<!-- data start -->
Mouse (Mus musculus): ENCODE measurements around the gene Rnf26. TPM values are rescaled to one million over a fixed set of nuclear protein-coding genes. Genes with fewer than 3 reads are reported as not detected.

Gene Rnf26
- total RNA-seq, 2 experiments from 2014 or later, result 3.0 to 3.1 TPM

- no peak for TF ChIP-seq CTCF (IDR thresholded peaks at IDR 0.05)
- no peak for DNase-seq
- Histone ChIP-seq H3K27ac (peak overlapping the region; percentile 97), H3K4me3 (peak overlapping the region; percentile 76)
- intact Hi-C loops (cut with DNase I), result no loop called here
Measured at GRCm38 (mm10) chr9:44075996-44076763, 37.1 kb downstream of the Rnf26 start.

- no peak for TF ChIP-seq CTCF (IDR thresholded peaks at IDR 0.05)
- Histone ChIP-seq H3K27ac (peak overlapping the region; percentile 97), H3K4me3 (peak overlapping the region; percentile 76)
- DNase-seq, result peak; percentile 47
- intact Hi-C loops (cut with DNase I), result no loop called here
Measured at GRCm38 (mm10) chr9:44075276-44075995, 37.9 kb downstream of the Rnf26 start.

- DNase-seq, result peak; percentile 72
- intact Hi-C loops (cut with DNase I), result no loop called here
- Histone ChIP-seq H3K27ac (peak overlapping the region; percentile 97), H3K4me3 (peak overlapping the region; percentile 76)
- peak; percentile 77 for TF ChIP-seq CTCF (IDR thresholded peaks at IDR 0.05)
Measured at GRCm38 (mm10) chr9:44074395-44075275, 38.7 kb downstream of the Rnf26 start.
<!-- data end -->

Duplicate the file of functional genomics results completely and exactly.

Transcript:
Mouse (Mus musculus): ENCODE measurements around the gene Rnf26. TPM values are rescaled to one million over a fixed set of nuclear protein-coding genes. Genes with fewer than 3 reads are reported as not detected.

Gene Rnf26
- total RNA-seq, 2 experiments from 2014 or later, result 3.0 to 3.1 TPM

- no peak for TF ChIP-seq CTCF (IDR thresholded peaks at IDR 0.05)
- no peak for DNase-seq
- Histone ChIP-seq H3K27ac (peak overlapping the region; percentile 97), H3K4me3 (peak overlapping the region; percentile 76)
- intact Hi-C loops (cut with DNase I), result no loop called here
Measured at GRCm38 (mm10) chr9:44075996-44076763, 37.1 kb downstream of the Rnf26 start.

- no peak for TF ChIP-seq CTCF (IDR thresholded peaks at IDR 0.05)
- Histone ChIP-seq H3K27ac (peak overlapping the region; percentile 97), H3K4me3 (peak overlapping the region; percentile 76)
- DNase-seq, result peak; percentile 47
- intact Hi-C loops (cut with DNase I), result no loop called here
Measured at GRCm38 (mm10) chr9:44075276-44075995, 37.9 kb downstream of the Rnf26 start.

- DNase-seq, result peak; percentile 72
- intact Hi-C loops (cut with DNase I), result no loop called here
- Histone ChIP-seq H3K27ac (peak overlapping the region; percentile 97), H3K4me3 (peak overlapping the region; percentile 76)
- peak; percentile 77 for TF ChIP-seq CTCF (IDR thresholded peaks at IDR 0.05)
Measured at GRCm38 (mm10) chr9:44074395-44075275, 38.7 kb downstream of the Rnf26 start.